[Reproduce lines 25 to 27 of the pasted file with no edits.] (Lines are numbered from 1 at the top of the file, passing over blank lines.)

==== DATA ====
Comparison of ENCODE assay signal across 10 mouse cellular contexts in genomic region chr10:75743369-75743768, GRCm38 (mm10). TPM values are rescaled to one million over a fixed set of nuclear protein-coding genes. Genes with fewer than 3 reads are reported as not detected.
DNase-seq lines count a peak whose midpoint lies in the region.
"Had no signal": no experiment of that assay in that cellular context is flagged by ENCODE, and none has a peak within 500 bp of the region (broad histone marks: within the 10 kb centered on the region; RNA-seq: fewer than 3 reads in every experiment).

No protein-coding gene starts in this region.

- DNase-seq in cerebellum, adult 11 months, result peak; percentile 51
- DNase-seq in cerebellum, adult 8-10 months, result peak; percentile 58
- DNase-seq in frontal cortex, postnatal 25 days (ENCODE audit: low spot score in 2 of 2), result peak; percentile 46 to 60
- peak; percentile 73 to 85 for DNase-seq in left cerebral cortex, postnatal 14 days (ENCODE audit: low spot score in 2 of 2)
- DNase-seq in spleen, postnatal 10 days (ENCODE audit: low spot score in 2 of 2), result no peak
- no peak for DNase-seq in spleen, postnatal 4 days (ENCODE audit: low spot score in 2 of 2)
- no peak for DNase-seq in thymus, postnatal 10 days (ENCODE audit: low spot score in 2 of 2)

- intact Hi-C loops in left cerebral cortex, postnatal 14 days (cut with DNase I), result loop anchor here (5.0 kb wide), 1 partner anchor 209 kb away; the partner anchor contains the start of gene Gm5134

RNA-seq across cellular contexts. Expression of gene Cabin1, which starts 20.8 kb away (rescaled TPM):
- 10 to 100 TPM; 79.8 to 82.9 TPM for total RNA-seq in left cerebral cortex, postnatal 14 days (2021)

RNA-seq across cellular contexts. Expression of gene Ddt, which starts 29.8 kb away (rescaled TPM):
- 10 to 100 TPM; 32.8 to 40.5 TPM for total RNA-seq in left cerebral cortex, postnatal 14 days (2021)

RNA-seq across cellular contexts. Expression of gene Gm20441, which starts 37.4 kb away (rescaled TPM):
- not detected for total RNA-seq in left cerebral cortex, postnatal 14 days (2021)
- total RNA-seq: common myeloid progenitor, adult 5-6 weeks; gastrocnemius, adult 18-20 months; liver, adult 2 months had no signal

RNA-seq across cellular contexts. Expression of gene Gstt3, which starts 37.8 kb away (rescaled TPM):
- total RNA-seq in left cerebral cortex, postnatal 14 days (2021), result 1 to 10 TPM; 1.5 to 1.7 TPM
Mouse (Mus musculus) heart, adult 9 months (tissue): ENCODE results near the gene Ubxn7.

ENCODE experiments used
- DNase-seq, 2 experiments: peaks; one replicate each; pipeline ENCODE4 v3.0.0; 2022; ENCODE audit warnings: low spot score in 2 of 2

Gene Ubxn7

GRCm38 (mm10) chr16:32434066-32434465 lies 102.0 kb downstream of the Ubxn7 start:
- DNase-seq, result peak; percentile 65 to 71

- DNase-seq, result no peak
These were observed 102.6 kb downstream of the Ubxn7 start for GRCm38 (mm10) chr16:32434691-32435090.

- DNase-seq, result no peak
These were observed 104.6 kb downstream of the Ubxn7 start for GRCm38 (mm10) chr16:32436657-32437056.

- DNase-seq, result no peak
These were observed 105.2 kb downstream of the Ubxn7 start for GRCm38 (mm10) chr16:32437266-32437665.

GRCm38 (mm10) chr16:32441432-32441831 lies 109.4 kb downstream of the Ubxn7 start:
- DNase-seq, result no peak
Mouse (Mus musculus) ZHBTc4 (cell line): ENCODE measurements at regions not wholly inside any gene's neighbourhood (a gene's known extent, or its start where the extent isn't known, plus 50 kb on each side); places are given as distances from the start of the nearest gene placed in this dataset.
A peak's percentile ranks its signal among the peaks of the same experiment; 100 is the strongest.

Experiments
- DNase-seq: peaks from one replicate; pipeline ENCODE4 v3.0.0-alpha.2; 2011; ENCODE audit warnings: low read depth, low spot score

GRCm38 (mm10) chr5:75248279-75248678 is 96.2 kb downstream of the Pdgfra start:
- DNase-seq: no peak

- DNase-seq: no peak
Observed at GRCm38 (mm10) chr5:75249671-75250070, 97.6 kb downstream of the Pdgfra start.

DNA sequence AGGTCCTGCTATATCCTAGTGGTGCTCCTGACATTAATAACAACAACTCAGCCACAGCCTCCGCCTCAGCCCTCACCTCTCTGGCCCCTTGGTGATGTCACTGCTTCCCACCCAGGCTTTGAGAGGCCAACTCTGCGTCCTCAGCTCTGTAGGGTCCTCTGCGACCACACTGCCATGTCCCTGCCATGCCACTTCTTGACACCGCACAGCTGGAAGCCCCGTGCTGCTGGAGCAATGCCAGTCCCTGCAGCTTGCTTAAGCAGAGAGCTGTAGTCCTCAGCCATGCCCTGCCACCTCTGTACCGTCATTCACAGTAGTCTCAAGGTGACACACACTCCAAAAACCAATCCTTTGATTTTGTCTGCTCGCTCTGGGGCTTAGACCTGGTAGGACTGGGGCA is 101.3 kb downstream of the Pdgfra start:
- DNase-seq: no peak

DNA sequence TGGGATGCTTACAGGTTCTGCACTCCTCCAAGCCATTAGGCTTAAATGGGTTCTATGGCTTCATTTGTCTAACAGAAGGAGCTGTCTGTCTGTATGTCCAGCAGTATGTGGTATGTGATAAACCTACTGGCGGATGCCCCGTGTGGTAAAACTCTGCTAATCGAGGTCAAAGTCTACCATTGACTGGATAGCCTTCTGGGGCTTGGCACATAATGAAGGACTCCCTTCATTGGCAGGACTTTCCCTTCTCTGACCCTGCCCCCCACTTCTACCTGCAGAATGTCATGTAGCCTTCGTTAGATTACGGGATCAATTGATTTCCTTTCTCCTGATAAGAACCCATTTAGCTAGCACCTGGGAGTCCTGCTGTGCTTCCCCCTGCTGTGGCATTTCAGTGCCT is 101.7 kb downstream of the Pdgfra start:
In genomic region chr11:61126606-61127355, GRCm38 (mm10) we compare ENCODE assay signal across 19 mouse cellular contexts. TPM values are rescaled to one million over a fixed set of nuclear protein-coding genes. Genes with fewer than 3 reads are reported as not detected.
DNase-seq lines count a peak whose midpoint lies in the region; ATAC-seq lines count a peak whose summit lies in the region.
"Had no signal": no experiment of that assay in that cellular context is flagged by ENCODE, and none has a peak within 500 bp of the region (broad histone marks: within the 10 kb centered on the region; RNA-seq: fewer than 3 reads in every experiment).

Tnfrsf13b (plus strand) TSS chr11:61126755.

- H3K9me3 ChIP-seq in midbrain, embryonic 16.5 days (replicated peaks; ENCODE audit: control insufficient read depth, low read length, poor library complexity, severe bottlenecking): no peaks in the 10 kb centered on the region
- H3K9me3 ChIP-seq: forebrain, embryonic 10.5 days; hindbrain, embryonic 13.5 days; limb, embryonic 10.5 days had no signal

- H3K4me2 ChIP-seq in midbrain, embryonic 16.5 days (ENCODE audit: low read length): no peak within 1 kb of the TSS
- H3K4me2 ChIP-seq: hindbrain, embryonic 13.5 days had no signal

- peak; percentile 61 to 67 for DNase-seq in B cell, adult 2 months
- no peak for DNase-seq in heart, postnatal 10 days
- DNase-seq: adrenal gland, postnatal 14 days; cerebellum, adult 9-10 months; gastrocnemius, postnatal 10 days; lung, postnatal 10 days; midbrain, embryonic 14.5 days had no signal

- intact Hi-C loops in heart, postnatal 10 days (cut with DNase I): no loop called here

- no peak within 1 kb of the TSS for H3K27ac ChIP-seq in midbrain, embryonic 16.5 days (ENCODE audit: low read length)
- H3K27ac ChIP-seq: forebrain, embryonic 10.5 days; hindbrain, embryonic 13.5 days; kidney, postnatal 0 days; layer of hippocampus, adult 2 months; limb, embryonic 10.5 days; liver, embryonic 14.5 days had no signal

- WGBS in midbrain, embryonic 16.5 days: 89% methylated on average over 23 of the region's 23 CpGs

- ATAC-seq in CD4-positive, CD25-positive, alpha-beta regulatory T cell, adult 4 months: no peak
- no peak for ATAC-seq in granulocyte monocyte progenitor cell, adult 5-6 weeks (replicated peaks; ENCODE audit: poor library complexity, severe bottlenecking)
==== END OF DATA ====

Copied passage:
Gene Ubxn7

GRCm38 (mm10) chr16:32434066-32434465 lies 102.0 kb downstream of the Ubxn7 start:
- DNase-seq, result peak; percentile 65 to 71